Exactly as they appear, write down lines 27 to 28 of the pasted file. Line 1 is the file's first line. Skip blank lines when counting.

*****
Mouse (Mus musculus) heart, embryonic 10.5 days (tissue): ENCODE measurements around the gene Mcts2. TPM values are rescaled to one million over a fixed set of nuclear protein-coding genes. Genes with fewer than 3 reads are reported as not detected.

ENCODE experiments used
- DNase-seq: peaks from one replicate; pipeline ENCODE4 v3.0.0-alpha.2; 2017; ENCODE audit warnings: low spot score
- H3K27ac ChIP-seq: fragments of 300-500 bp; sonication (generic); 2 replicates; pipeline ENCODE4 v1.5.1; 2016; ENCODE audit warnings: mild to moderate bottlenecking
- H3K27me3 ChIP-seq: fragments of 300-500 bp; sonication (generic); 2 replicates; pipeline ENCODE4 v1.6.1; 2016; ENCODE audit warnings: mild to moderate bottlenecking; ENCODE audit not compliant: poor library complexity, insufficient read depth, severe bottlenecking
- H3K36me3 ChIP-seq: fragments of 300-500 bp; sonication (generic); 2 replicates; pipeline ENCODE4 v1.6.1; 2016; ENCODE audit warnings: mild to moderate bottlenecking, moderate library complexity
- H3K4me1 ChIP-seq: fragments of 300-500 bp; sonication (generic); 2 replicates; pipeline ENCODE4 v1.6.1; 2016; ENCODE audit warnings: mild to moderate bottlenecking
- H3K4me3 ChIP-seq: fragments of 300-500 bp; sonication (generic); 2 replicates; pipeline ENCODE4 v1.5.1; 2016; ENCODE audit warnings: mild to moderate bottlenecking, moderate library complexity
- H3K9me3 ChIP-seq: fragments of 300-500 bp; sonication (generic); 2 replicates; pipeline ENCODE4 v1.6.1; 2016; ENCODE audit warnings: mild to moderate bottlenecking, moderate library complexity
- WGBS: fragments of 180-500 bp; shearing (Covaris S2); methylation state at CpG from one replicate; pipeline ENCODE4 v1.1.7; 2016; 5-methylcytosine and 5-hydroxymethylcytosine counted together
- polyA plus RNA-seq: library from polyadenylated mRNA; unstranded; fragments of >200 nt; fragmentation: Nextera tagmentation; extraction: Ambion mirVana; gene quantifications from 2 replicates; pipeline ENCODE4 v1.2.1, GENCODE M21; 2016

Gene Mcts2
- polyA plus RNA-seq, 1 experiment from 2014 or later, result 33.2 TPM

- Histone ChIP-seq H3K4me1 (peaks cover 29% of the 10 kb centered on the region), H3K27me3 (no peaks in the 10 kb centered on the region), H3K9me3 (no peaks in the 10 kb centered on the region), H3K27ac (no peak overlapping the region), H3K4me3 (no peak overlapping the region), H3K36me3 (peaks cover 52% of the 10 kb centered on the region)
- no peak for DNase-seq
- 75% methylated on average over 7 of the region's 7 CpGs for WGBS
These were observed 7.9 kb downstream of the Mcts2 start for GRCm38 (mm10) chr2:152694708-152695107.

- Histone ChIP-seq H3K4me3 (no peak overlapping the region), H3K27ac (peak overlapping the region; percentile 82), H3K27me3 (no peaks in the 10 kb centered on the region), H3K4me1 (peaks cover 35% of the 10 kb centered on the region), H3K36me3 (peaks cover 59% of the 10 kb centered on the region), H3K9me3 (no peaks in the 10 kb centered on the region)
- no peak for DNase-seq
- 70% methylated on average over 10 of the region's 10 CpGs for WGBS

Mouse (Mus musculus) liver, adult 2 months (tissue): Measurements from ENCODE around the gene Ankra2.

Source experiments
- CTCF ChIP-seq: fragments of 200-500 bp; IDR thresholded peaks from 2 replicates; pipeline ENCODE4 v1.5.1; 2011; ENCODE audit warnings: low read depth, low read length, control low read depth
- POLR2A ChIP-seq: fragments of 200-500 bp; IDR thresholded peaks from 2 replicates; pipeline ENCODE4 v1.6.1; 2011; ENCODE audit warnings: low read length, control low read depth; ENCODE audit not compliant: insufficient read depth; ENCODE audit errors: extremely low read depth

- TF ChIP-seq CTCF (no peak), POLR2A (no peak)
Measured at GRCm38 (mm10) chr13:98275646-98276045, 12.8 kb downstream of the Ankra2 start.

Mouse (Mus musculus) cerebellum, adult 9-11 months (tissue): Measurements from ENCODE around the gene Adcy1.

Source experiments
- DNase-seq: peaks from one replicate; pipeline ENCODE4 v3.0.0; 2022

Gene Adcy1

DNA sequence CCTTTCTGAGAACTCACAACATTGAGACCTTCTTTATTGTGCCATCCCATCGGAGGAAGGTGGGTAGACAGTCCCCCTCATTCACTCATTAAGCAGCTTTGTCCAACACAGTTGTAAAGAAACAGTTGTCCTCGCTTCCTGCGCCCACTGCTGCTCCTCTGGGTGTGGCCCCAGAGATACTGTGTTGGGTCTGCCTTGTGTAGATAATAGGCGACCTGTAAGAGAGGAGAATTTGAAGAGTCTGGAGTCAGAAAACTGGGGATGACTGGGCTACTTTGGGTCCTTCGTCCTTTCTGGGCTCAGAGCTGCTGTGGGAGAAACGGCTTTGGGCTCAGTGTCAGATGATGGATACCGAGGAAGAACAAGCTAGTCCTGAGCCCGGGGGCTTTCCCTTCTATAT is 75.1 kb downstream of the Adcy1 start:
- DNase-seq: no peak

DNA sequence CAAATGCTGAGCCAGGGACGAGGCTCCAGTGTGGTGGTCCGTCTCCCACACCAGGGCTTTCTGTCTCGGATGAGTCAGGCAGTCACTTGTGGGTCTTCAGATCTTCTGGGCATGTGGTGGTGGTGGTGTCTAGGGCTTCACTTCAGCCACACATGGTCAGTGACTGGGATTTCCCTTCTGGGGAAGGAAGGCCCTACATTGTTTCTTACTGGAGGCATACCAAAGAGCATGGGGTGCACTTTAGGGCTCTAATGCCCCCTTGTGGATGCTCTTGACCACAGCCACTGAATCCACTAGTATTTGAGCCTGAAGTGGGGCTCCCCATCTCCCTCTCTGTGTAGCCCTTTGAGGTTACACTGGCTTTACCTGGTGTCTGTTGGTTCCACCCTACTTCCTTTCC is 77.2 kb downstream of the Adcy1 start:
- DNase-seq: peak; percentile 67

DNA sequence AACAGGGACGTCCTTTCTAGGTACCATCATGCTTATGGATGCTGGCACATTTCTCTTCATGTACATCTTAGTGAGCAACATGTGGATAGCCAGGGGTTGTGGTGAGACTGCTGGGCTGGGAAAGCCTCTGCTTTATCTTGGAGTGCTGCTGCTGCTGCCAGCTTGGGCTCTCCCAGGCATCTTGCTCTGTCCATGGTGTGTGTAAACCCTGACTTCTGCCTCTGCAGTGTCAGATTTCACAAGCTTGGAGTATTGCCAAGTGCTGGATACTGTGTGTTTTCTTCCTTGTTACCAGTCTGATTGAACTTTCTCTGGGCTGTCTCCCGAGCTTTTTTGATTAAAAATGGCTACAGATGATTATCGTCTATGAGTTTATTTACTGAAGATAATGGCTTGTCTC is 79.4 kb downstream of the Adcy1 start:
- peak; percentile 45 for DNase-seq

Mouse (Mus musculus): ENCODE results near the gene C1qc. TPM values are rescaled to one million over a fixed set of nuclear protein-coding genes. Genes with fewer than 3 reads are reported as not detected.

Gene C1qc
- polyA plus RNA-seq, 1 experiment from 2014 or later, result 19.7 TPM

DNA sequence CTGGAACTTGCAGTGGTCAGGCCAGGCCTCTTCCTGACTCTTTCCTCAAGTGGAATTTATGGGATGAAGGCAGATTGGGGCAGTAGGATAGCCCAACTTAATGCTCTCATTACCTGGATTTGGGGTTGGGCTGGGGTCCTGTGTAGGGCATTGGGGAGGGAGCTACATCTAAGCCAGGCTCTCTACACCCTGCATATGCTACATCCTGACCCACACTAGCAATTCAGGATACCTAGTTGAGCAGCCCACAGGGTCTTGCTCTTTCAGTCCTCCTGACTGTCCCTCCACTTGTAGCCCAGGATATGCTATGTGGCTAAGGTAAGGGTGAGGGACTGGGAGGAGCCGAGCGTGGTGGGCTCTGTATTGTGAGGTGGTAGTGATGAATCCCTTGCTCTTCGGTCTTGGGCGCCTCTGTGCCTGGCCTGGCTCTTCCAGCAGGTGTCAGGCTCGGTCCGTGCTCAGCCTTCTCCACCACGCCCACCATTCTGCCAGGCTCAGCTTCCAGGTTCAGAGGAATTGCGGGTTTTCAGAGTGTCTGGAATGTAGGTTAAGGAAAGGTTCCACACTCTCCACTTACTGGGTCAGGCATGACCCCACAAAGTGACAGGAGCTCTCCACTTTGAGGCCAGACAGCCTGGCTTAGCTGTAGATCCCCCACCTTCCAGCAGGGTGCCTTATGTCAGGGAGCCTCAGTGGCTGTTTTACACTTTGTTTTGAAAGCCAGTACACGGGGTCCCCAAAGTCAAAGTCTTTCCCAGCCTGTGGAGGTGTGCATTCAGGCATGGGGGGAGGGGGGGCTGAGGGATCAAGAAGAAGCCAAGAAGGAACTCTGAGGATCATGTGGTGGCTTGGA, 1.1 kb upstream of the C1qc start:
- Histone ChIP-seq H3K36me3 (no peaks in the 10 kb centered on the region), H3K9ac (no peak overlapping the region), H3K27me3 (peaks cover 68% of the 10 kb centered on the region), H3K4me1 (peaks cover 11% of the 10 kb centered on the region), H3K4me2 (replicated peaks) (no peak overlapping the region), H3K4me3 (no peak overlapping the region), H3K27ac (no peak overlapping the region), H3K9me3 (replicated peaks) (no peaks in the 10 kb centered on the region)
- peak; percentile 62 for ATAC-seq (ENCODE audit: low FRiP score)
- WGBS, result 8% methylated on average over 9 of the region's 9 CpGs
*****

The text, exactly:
Mouse (Mus musculus) cerebellum, adult 9-11 months (tissue): Measurements from ENCODE around the gene Adcy1.

Source experiments